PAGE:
But then it all started to go wrong. In an attempt to tap into the huge Indian budget market it acquired Air Deccan a low-cost domestic carrier and re-badged it Kingfisher Red. But, instead of keeping the business models and brands separate, Mallya upgraded Kingfisher Red until it started to offer similar service to the master brand but at a lower price. The result was that customers traded down and both brands were compromised- the classic ‘stuck in the middle’ strategy. In the de-regulated airline industry that exists today this is unsustainable because customers will always trade down to find better value if they can.
How to make a bad situation worse…
With costs that were too high and margins that were too low, Kingfisher started cutting and one of the first places it looked to do so was its employees. Over the past months the brand has from suffered low morale, damaging in-flight announcements given by disgruntled employees complaining to passengers that they have not been paid and a reported high-turnover of aircrew and top-talent.
Kingfisher is in a stall from which it may be difficult, if not impossible, to recover.
So what can we learn?
There are a number of principles that we can see reflected in this case study:
1. Don’t gold plate your customer experience
Customer experience is a neutral term and does not imply gold-plated service. Ritz-Carlton offers a great customer experience but so too does Premier Inn. Yet their business models and price points are very different and delivered in distinctive ways. Be careful not to upgrade your customer experience beyond the point that target customers want and are willing to pay for simply because it is what you value.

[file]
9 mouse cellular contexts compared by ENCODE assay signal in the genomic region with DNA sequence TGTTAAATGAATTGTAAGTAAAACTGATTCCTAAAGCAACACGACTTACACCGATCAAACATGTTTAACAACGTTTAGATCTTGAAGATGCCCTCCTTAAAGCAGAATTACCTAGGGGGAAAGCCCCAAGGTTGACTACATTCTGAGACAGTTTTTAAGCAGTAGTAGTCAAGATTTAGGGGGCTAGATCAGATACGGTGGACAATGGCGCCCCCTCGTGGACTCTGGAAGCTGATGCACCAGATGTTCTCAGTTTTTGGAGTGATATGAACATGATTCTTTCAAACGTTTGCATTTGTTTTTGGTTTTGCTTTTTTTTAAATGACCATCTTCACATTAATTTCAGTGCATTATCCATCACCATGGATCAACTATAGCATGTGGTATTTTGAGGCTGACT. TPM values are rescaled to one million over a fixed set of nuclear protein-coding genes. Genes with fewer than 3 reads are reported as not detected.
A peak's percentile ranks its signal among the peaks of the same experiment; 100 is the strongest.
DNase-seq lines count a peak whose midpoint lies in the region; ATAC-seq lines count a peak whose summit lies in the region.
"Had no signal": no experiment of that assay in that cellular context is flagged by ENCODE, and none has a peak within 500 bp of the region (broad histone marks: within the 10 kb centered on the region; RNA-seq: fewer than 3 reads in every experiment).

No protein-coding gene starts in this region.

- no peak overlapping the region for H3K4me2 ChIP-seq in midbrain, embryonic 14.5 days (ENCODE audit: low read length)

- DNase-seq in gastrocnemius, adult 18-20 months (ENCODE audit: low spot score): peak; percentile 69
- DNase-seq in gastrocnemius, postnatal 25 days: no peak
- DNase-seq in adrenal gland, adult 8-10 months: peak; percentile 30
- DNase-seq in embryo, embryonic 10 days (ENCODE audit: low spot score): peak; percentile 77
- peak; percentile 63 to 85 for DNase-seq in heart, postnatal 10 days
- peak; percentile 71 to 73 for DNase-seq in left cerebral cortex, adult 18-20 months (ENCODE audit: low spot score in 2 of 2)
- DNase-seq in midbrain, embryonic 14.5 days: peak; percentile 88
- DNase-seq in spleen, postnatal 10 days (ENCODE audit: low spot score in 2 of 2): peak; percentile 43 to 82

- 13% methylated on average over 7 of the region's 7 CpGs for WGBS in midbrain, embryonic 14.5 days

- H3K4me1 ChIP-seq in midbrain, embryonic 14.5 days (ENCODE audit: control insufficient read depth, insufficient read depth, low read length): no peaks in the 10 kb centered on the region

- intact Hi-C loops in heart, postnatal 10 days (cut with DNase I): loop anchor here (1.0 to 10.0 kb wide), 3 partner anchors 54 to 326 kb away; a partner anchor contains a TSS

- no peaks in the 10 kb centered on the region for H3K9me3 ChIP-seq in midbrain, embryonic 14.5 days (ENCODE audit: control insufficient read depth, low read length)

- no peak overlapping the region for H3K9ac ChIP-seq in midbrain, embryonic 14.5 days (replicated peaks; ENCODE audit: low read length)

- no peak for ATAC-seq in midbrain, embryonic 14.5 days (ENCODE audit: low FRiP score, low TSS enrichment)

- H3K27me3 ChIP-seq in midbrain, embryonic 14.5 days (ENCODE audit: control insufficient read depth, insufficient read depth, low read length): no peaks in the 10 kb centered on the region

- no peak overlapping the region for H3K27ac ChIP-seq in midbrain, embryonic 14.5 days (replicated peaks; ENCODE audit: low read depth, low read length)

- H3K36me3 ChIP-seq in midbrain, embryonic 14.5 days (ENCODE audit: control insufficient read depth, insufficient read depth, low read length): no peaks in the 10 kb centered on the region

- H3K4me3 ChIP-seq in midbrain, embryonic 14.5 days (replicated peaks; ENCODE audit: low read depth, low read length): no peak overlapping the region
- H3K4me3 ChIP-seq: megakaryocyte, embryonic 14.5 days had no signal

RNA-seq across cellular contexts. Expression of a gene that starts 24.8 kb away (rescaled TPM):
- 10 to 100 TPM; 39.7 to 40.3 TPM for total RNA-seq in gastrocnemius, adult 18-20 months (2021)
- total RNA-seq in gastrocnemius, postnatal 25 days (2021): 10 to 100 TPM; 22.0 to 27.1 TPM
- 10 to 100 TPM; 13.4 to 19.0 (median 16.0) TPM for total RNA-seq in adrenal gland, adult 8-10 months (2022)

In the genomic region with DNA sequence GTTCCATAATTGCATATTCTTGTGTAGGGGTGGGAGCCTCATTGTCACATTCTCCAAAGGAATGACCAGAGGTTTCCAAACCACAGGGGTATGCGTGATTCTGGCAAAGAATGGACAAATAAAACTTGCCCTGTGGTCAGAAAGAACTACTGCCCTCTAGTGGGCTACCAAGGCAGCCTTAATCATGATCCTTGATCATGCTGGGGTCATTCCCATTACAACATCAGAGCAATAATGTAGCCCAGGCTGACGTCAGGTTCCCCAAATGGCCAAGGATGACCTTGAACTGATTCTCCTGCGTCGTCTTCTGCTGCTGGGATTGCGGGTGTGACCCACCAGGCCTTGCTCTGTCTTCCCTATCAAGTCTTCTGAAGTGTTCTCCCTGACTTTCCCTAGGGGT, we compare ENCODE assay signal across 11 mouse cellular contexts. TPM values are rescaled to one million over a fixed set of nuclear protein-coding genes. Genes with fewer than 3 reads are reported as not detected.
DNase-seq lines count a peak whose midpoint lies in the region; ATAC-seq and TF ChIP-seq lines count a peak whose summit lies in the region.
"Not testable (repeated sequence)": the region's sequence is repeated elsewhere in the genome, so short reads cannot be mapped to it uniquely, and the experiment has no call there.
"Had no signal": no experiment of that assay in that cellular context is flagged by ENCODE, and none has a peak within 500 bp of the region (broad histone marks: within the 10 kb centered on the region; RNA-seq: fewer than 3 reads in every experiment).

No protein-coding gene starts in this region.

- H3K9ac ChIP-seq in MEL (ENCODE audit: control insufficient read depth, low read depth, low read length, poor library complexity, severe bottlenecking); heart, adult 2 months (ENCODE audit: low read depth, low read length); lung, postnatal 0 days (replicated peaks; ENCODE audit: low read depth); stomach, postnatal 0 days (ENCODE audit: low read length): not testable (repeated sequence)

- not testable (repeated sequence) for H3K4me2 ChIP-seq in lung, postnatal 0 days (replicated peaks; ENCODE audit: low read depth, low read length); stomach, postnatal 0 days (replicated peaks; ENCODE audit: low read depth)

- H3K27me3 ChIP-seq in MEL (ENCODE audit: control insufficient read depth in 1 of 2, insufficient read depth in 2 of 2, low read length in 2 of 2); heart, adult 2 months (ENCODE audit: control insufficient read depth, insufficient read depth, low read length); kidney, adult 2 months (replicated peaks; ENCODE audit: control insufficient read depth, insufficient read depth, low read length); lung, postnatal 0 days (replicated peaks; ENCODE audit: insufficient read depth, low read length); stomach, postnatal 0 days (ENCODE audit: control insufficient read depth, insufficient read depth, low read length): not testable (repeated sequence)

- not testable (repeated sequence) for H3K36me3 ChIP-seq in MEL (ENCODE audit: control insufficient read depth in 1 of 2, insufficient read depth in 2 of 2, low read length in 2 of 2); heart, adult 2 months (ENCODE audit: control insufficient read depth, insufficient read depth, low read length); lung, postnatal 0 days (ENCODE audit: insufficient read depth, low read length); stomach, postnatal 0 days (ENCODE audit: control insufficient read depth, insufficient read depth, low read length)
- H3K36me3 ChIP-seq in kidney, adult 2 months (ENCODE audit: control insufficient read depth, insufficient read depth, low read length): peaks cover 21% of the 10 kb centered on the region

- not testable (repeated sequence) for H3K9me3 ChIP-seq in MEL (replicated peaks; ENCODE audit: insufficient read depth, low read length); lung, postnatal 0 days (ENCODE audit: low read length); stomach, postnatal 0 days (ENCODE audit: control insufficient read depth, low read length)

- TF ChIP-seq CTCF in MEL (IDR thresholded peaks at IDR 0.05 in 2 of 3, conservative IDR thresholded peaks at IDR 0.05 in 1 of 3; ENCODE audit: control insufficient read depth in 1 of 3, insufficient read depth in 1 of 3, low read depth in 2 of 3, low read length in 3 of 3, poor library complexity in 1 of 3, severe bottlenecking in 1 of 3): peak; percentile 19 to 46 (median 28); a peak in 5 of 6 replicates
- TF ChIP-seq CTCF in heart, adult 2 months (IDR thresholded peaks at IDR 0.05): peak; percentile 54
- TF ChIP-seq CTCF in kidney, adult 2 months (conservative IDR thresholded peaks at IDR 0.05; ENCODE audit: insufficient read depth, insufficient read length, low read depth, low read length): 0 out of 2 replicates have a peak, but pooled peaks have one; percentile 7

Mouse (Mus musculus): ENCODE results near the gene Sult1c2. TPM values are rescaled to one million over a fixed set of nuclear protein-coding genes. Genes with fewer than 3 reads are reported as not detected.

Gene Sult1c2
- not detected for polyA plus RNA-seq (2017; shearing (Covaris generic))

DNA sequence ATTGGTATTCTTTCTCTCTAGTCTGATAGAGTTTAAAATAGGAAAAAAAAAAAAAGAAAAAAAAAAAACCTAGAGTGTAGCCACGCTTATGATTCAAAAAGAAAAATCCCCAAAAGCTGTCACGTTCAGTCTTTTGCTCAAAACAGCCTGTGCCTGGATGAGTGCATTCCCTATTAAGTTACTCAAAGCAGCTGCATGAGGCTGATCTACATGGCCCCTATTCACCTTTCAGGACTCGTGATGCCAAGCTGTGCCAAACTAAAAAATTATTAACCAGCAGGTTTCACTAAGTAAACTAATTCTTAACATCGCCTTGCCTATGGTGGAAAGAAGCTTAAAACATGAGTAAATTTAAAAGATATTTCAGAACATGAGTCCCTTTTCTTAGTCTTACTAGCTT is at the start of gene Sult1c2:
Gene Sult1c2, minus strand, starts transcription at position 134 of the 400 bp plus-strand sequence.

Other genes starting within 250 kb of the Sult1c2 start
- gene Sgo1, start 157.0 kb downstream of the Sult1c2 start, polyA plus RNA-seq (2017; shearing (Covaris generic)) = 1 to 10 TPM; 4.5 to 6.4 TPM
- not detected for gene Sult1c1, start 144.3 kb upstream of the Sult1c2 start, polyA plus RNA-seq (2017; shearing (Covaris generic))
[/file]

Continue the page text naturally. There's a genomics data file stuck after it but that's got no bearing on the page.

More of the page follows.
2. Treat your customer experience and employee experience as one and the same
It follows then that if your strategy is to be low-cost, innovative and simple, your culture and values must reflect that. If your strategy is to offer premium service then you need the very best people who are highly motivated and who want to stay with you. If you start de-valuing them they will leave and that will damage your reputation.
3. Be clear about what you stand for and stick to it
Be clear what you stand for as a brand. You cannot be all things to all people; that way lies mediocrity. So be clear about what you promise and stick to it. The reason that so many acquisitions fail is that organisations merge two strategically separate and distinct brands and then confuse customers and employees by ramming them together.
This also applies if you are growing and seek to expand through launching new products or propositions; make sure that they adhere to your core brand promise and values otherwise they will undermine what your brand stands for and create confusion in the minds of customers and employees. If you do wish to explore a new business model or market then do so by creating a separate brand and culture as HSBC did do successfully with First Direct.
3. Take a holistic view of the business
What you stand for, the operational choices you make, the culture you foster, the experience you deliver, and how you deliver it through your people and processes have to work in harmony to mutually support and reinforce the brand. Each element must work with every other in order for the strategy to work and when you change one element it can have a serious effect on the rest. This means that the business needs to be viewed holistically and strategy executed in the same way. In the words of Ronan Dunne, CEO of O2 “It only works when it all works”.
A differentiating customer experience starts with having a big idea and clear strategy but it lies even more in executing it well so that you can sustain it long term.